This week on Pharm5: Tamiflu backorder ADHD medications & CVD risk Paxlovid dispensing guidance EUA pulled for last remaining COVID-19 monoclonal antibody ASHP Midyear Meeting Connect with us! Listen to our podcast: Pharm5 Follow us on Twitter: @LizHearnPharmD References: Current drug shortages. ASHP. https://bit.ly/3Fk0Keo. Accessed December 1, 2022. Center for Drug Evaluation and Research. Drug shortages. U.S. Food and Drug Administration. https://bit.ly/3B2DGhC. Accessed December 1, 2022. Weekly U.S. Influenza Surveillance Report. Centers for Disease Control and Prevention. https://bit.ly/3gQ77MW. Published November 28, 2022. Accessed December 1, 2022. Zhang L, Yao H, Li L, et al. Risk of cardiovascular diseases associated with medications used in attention-deficit/hyperactivity disorder. JAMA Network Open. 2022;5(11). doi:10.1001/jamanetworkopen.2022.43597 HQ APhA. APhA has created a pharmacist decision-making support tool for paxlovid. use it in your practices to help assess whether a prescription for Paxlovid is appropriate. Twitter. https://bit.ly/3H6F3Q7. Published November 30, 2022. Accessed December 1, 2022. FDA pulls U.S. authorization for Eli Lilly's Covid Drug Bebtelovimab. Reuters. https://bit.ly/3UiQyHa. Published November 30, 2022. Accessed December 1, 2022. Midyear clinical meeting 2022 - ASHP. MCM22. https://bit.ly/3B1dunI. Accessed December 1, 2022.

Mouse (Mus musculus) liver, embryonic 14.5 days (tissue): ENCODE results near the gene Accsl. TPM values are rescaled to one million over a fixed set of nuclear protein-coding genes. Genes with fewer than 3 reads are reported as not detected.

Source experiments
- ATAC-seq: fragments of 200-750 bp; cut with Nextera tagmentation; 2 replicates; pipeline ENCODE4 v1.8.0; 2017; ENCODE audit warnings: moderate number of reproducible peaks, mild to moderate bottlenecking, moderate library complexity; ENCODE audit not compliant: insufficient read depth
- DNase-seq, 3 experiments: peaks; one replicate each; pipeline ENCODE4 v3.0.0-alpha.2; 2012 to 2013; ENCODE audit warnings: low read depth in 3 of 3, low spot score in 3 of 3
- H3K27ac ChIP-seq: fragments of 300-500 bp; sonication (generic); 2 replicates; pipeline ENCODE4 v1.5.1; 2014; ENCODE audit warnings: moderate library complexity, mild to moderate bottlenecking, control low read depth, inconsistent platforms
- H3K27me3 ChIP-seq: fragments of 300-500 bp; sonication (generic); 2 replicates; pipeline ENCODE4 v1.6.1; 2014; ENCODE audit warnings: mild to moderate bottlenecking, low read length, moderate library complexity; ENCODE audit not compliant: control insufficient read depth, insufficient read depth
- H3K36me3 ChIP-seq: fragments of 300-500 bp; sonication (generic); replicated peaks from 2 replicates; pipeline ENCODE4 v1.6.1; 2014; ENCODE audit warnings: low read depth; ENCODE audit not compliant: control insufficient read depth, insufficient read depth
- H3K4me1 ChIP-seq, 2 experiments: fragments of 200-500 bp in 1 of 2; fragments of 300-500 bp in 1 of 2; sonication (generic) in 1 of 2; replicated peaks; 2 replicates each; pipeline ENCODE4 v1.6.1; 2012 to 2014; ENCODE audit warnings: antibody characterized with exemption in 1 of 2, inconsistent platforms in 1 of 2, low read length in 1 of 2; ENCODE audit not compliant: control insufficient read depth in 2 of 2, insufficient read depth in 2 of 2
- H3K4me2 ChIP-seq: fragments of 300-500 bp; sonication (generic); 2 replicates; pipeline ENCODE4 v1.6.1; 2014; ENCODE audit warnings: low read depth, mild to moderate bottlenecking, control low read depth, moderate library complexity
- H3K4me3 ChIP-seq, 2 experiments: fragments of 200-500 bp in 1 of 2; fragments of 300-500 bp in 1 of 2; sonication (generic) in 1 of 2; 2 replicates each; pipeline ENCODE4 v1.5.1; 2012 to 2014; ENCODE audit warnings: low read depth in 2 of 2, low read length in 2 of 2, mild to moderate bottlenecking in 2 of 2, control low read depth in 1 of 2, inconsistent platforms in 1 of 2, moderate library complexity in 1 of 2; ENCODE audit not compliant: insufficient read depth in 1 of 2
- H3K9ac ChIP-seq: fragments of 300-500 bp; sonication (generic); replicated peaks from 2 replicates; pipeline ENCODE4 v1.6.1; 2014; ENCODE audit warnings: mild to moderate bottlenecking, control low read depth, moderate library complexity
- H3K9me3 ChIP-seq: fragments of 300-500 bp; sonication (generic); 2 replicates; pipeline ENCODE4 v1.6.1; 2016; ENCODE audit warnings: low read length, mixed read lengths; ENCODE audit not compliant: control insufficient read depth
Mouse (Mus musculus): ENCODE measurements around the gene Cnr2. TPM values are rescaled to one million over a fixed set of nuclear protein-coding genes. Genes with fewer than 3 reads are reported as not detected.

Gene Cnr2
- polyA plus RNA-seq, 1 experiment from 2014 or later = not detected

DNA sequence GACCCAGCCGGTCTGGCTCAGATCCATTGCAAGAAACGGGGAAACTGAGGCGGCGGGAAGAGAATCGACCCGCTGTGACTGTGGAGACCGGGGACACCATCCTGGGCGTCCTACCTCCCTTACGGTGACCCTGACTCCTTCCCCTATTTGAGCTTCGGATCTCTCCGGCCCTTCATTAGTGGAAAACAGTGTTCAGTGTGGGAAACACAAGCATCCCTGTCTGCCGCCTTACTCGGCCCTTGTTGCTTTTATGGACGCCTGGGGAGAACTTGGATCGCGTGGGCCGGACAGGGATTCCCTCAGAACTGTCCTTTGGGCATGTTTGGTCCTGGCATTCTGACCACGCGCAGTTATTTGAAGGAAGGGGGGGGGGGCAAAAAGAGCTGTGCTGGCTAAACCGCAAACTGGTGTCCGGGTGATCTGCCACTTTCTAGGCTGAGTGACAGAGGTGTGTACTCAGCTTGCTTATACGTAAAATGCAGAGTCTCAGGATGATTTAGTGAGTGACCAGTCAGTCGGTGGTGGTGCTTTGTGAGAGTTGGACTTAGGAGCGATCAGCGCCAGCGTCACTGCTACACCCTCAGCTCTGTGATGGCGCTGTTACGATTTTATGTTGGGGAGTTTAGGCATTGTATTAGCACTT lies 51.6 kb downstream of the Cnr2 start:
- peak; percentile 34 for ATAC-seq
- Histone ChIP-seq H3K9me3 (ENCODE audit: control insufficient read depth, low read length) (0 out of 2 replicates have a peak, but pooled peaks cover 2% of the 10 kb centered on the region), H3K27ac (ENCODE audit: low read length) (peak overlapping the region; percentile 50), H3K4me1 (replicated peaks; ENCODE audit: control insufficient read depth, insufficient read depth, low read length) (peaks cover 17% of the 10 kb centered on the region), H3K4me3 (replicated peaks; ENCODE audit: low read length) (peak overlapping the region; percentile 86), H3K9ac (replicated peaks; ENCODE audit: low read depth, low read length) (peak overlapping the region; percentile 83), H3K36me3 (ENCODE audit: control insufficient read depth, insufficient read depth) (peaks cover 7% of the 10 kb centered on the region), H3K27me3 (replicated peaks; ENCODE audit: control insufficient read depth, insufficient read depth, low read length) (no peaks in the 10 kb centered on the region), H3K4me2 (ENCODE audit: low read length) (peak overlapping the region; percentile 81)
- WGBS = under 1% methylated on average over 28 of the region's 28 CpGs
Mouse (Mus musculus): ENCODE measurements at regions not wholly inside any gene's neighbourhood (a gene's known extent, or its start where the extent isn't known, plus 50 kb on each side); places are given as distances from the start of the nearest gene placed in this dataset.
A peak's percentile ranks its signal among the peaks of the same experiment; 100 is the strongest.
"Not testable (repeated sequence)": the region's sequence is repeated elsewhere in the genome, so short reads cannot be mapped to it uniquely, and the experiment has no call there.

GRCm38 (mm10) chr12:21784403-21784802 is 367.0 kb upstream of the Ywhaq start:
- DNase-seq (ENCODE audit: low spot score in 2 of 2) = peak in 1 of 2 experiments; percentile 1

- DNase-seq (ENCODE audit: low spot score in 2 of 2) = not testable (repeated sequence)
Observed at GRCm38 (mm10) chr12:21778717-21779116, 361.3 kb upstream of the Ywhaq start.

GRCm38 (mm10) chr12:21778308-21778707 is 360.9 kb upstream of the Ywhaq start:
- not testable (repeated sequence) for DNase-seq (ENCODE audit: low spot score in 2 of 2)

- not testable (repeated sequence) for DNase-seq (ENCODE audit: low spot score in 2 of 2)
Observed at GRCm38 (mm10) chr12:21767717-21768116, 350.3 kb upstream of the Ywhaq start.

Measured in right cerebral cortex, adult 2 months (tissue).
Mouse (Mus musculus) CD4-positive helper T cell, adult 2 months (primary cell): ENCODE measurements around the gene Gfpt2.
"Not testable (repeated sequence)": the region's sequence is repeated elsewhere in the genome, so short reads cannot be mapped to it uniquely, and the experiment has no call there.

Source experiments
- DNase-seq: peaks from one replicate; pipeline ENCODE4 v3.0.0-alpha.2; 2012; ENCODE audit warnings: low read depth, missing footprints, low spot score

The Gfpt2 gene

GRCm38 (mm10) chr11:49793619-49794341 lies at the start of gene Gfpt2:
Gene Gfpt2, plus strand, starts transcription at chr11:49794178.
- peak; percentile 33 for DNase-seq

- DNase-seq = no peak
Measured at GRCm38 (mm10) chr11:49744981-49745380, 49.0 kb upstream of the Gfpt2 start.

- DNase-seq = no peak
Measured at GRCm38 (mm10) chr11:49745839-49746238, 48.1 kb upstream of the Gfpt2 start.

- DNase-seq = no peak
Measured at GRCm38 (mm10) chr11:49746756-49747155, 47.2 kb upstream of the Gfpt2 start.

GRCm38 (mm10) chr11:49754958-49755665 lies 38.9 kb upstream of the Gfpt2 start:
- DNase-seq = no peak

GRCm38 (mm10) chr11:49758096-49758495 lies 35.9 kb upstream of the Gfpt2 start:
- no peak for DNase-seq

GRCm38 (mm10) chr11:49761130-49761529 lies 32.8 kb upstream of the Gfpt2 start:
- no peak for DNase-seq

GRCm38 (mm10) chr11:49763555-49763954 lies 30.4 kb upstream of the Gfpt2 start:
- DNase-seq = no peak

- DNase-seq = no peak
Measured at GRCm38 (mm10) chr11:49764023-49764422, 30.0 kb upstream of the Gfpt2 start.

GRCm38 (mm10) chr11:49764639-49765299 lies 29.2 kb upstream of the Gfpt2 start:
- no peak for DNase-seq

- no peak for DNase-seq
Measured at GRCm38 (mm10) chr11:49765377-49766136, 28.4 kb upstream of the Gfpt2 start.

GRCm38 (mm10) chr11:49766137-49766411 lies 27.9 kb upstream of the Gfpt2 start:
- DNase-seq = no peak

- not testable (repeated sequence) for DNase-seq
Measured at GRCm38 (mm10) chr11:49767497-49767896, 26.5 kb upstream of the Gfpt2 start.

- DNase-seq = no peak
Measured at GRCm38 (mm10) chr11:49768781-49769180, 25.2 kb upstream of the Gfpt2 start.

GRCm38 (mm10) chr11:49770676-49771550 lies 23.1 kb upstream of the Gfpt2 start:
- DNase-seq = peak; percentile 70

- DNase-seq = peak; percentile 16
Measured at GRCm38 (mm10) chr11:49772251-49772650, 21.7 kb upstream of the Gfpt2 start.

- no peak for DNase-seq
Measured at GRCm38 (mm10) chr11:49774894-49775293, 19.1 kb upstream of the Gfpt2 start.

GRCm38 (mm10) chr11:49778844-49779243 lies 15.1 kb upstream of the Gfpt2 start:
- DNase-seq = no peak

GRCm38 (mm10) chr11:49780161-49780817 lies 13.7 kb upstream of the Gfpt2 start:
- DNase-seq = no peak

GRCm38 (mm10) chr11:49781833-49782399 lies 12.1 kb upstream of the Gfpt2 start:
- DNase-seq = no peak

Video: Nothing is more anti-woman than this. Gen Z Refuses to Grow Up | With Dr. Jean Twenge Tomato extract shows blood thinning potential versus aspirin: Study University of Aberdeen (Scotland), November 23, 2022 A proprietary tomato extract has been shown to thin blood in healthy people – but less severely than aspirin and without typical side-effects. The research – published in the European Journal of Clinical Nutrition concluded the lycopene-free extract “may be appropriate for use as a dietary antiplatelet.” Lead researcher Dr Niamh O'Kennedy working at the Rowett Institute of Nutrition & Health at the University of Aberdeen in Scotland told us the research showed tomato extracts could be used as alternatives to drugs like aspirin for blood thinning. This was especially the case for groups like the elderly who frequently were intolerant of drugs like aspirin typically prescribed for that purpose. “Platelet function is very tricky,” Dr O'Kennedy told us. “If you knock out the platelets it can have a bad effect on the body. And many treatments knock out too much. Some people respond strongly so bad they bleed. ” She added: “Results like this show that people and the medical world should start looking at dietary interventions like these that can have a big impact.” Platelet plugs usually form within 50-100 seconds. The researchers found platelet plugs were formed within 100-150 seconds among tomato extract users, compared to 300-600 seconds for aspirin users. Because of this more gentle effect, Dr Kennedy and her team suggested tomato extract could be a suitable dietary intervention to control platelet hyperactivity which increases with age, the onset of type II diabetes, mellitus, atherosclerosis and other conditions in subjects with low cardiovascular disease (CVD) risk. (Next) Use of penicillin early in life, even in low doses, affects the gut microbiome, contributing to brain inflammation and changes in behavior McMaster University (Ontario), November 18, 2022 It is truly unavoidable to catch a cold or contract a disease, especially with today's lifestyle trends and medical misinformation. A lot of the medicine we use to treat our health conditions may actually cause more harm than good. A St. Joseph's Healthcare Hamilton and McMaster University joint study found that low doses of penicillin administered to pregnant mice and their young results in behavioral changes that have long-term effects. The study, which was published in Nature Communications, reports that the behavioral changes noted in the mice included elevated levels of aggression, characteristic neurochemical changes in the brain, and imbalance in the gut microbiome of the mice. On the bright side, giving the mice a lactobacillus strain of bacteria managed to prevent the effects of the administered penicillin. Low-dose penicillin taken in late pregnancy and early life of mice offspring results in behavioral changes and imbalances in the microbes of the gut. While the tests were done on mice, there are increasing concerns about the long-term effects of antiobiotics in humans, according to Dr. John Bienenstock, director of the Brain-Body Institute at St. Joseph's Healthcare Hamilton and distinguished professor at McMaster University. Large doses of multipurpose antibiotics in adult animals have been shown to affect behavior, but none have been able to test the effects of clinical doses of commonly used antibiotics, such as penicillin, on the bacteria in the gut and in behavior. Almost all babies in North America have received some dose of antibiotics during their first year of life. Researchers are looking into analyzing the effects of the drug on the offspring of the mice if given only to the pregnant mothers (teratogenesis). Penicillin is the first type of medication that is effective against bacterial infections caused by staphylococci and streptococci, but is however, easy to build resistance against. Almost 10 percent of all people around the world are allergic to penicillin. (Next) High-dose vitamin C reduces inflammation in cancer patients, study shows Riordan Clinic (Wichita KS), November 22, 2022 The value and impact of a daily vitamin C supplement as well as high, concentrated doses for acute illnesses is becoming increasingly clear. Studies have already shown the efficacy of liposomal vitamin C in treating infections and as an anti-cancer therapy. Now, another study is confirming its effectiveness against inflammation in cancer patients, one of the primary markers. High levels of inflammation seem to indicate a higher risk of cancer as well as a less hopeful prognosis for healing and recovery. Inflammation impairs the immune system, plays a role in cachexia, lowers toleration of numerous cancer treatments, and generally decreases health and quality of life. This study made use of high-dose intravenous vitamin C (IVC) treatments and analyzed their effects. The results found indicate great promise for the use of high-dose intravenous vitamin C treatments to help reduce inflammation in cancer patients, which is one of the major factors of cancer and its progression. Markers of inflammation such as pro-inflammatory cytokines and C-reactive protein tumor markers showed a positive response to vitamin C treatments, with inflammation reduced significantly. This improvement correlated with reduced tumor size and the hindrance of the cancer's ability to metastasize. Vitamin C is especially valuable in extremely high doses taken either orally or intravenously. A range of cancers have been proven to benefit from vitamin C treatments, including cancers of the prostate, breast, skin, bladder, lung, pancreas, thyroid, and B-cell lymphoma. This research was conducted by Riordan Clinic scientists and published in the Journal of Translational Medicine. When supplementing with liposomal vitamin C orally for major health issues, 10,000 to 12,000 mg per day should be taken. This dose can be taken in 2,000 to 4,000 mg doses gradually throughout the day to aid absorption. (Next) Having trouble sleeping? Try exercise! Norwegian University of Science and Technology, December 1, 2022 The vast majority of people have trouble sleeping from time to time. However, 10 to 20 per cent of the population struggle more than the rest of us and have serious long-term sleep problems. Many people who struggle with insomnia sooner or later resort to some form of sleeping aid. However, one study of more than 34 000 adults would suggest that some of them should exercise instead. “We've observed that people who are in better physical condition have a lower risk of taking prescription sleeping pills,” says Linda Ernstsen, an associate professor at the Norwegian University of Science and Technology's (NTNU) Department of Public Health and Nursing. The researchers reviewed participant data in Norway's large Trøndelag Health Survey (The HUNT study). A total of 240 000 people from Trondheim have taken part in the survey since it began in 1984. Four survey rounds have been carried out to date. “Almost 5800 of the participants received their first prescription sleep medication during the study period,” says Ernstsen. This means that approximately 17 percent of the participants' sleep issues were serious enough to warrant a prescription from their doctor. But the participants who were in the best condition used fewer of these prescription drugs. “These findings suggest that being physically fit can also help you sleep better,” Ernstsen says. Unfortunately, the beneficial effect of exercise is stronger for men than for women. The findings show that the fittest men had a 15 per cent lower risk of needing drugs for troublesome sleep issues. “The corresponding percentage risk for the fittest women was much lower. But women who struggle with sleep can still benefit from getting in better shape,” says Ernstsen. (Next) New study puts gut microbiome at the center of Parkinson's disease pathogenesis University of Alabama at Birmingham, December 1, 2022 New research from the University of Alabama at Birmingham says the gut microbiome is involved in multiple pathways in the pathogenesis of Parkinson's disease (PD). The findings, published in Nature Communications, show a wide imbalance in microbiome composition in persons with Parkinson's disease. The study is the largest microbiome study conducted at the highest resolution. The investigators employed metagenomics, the study of genetic material recovered directly from the stool microbiome of persons with PD and neurologically healthy control subjects. “The primary aim of this study was to generate a full, unaltered view of the imbalance in PD gut microbiome,” said Haydeh Payami, Ph.D., professor in the Marnix E. Heersink School of Medicine Department of Neurology and senior author on the study. The study reports Parkinson's disease metagenome is indicative of a disease-promoting microbiome. “We found evidence for multiple mechanisms that we know are linked to PD, but we didn't know they were happening in the gut also and are orchestrated by the microbiome,” Payami said. Investigators found an overabundance of opportunistic pathogens and immunogenic components, which suggest infection and inflammation at play, overproduction of toxic molecules, and overabundance of the bacterial product curli. This induces PD pathology and dysregulation of neurotransmitters, including L-dopa. At the same time, there was a shortage of neuroprotective molecules and anti-inflammatory components, which makes recovery difficult. The researchers studied 257 species of organisms in the microbiome, and of these, analysis indicated 84, more than 30%, were associated with Parkinson's disease. “Of the 84 PD-associated species, 55 had abnormally high abundance in persons with PD, and 29 were depleted,” Payami said. “We found that over 30% of the micro-organisms and bacterial genes and pathways tested have altered abundances in Parkinson's disease, which indicates a widespread imbalance.” At one end of the spectrum, Bifidobacterium dentium was elevated by sevenfold, Actinomyces oris by 6.5-fold and Streptococcus mutans by sixfold. At the other end of the spectrum, Roseburia intestinalis was reduced by 7.5-fold and Blautia wexlerae by fivefold. Overall, 36% of PD-associated species had higher than twofold change in abundance, reflecting a 100% to 750% increase or decrease in PD versus the healthy control group. “This is exciting research, as metagenomics is a new, albeit fast-evolving field, and the resources, methods and tools, while state-of-the-art, are still in development,” Payami said. (Next) Five precepts of Buddhism may be linked to lower depression risk Study suggests the moral practice may buffer known links between high stress levels and depression Chiang Mai University (Thailand) & Károli Gáspár University (Hungary), November 30, 2022 A new study suggests that people with high levels of neuroticism and stress may be at greater risk for depressive symptoms, but those links could be buffered for people who observe the five precepts of Buddhism—a fundamental system of ethics for the religion's followers. The five precepts of Buddhism guide followers not to kill, steal, engage in sexual misconduct, tell ill-intentioned lies, or use intoxicants. Previous research suggests that observing the five precepts can boost wellbeing and quality of life for the general public, including nonserious followers. However, it has been less clear whether the five precepts could ease symptoms of depression for those at higher risk. To address this question, Wongpakaran and colleagues focused on known links between neuroticism, stress, and depression. Prior research has shown that greater neuroticism is associated with greater risk of depression, both directly as well as indirectly through perceived stress—how people think and feel after stressful life events. From late 2019 through September 2022, the researchers conducted an online survey of 644 adults in Thailand. The survey included standard questionnaires to measure each participant's levels of perceived stress, neuroticism, and depressive symptoms, as well as their observance of the five precepts of Buddhism. Statistical analysis of the survey results showed that observing the five precepts to a high degree appeared to buffer the influence of perceived stress on depression. These results suggests that people with high levels of neuroticism and stress may be less likely to develop depressive symptoms if they follow the five precepts closely. The researchers note that, while their study suggests potential benefits for the five precepts in the context of depression, it does not confirm a cause-effect relationship. A large proportion of participants were female and people who lived alone, and participants' religious involvement was unknown, although 93.3% reported that they were Buddhist. More research will be needed to determine whether these findings might extend to the general population of Thailand and beyond, as well as to non-Buddhists. The authors add: “The five precepts practice makes other people feel safe, as all these behaviors are harmless, and it potentially provides the stressful practitioner with a buffer against depression.”